I shared earlier about my experience at Calvary, within the Church of the Holy Sepulchre. I wanted to write the rest of the experience, but the blog post was growing long, and I know people don’t keep reading after a certain point. We live in a world of brevity. This is a good time for poetry, a time when just a few words can say everything.
When I made it down the stairs, I found myself among people. Our bishop was there, examining a mural on the wall. Someone was telling about the bones of Adam, the theory that Christ was crucified over the burial place of Adam. That’s an image that would normally appeal to my poet’s mind, but I was distraught. My body felt both loose and tight. I wanted to cry but I was also finished crying. I wanted to run away, but I didn’t want to close off the experience.
I am prone to treating the mystical side of Christ like a book. I want to read for a bit and then close the cover.
In this case, I followed other pilgrims to the stone slab said to be the place Jesus would have been laid when removed from the cross. I knelt beside it, kissed the cold rock, and then stood back up. My brain was desperately trying to process what had happened upstairs. I simply could not also process the feel of death on my lips, the cold breath of ghosts, the perfume left behind by oils and incense and human hands for centuries.
Corey guided me through the church to the place where the tomb was kept. Over the years, it has been chipped away by those who did not want it to exist and by those who wanted a piece of the miracle for themselves. A room has been built around what’s left of this rock cave.
We circled it, a breathing mass of people, all languages buzzing around me, another man from our group sobbing nearby. I wanted to tell him, “I know. Me too,” but I had no words. I watched someone else go to him. I turned and looked ahead.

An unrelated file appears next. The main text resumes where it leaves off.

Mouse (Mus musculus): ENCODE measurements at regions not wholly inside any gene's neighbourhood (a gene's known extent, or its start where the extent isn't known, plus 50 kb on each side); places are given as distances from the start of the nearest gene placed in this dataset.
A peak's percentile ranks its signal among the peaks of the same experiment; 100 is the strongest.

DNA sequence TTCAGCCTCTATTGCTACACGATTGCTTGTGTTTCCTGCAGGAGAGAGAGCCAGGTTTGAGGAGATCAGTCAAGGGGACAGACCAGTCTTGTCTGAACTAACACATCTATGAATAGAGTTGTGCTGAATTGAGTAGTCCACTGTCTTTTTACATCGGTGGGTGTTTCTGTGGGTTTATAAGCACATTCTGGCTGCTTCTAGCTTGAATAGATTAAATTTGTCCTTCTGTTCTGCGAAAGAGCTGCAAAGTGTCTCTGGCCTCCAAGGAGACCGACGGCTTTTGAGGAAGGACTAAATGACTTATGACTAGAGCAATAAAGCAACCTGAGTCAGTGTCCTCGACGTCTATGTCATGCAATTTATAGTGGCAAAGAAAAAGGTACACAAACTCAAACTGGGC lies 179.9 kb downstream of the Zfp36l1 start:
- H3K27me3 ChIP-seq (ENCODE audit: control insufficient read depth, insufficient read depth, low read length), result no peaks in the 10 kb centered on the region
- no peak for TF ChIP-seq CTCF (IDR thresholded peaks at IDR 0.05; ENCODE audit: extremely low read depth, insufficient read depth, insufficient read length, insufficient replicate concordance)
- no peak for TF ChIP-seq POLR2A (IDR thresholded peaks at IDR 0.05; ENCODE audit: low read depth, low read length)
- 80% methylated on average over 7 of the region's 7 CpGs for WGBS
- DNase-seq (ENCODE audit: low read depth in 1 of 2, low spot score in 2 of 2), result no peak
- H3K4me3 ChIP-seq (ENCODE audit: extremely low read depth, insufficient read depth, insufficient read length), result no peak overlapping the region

I know Corey must have talked to me.
I know other people talked around and over me.
I know my feet moved a few inches at a time.
I found myself on the other side of the tomb, nearing the front, like I was in the world’s slowest whirlpool, being sucked into the epicenter.
Again, my brain rebelled.
How do you comprehend the tomb when you’re only an hour past the cross?
No wonder Jesus stayed dead three days.
Mourning had to happen.
If there is no mourning, how can joy come?
Without mourning, what is morning?
I reached for the book in my purse. Throughout our journey, I read from a collection of Rumi, The Glance, translated by Coleman Barks. The Middle East seemed the perfect place to read Rumi, and the slim volume slid so perfectly into my travel bag.
I opened the book to where I’d left off.
I did not flip through to find the perfect poem, and I had not read ahead to know what came next.
The poem was titled, “What’s Not Here.”
My knees went weak.
I looked at the tomb.
I looked at my husband.
I found out I still had tears to cry.
To Corey, I read the first line:
I start out on this road, call it Love or emptiness, I only know what’s not here:
I wanted to show everyone there.
I wanted to shout it.
HE IS NOT HERE!
And that… that emptiness,
or call it love,
that’s what matters.
That’s all that matters.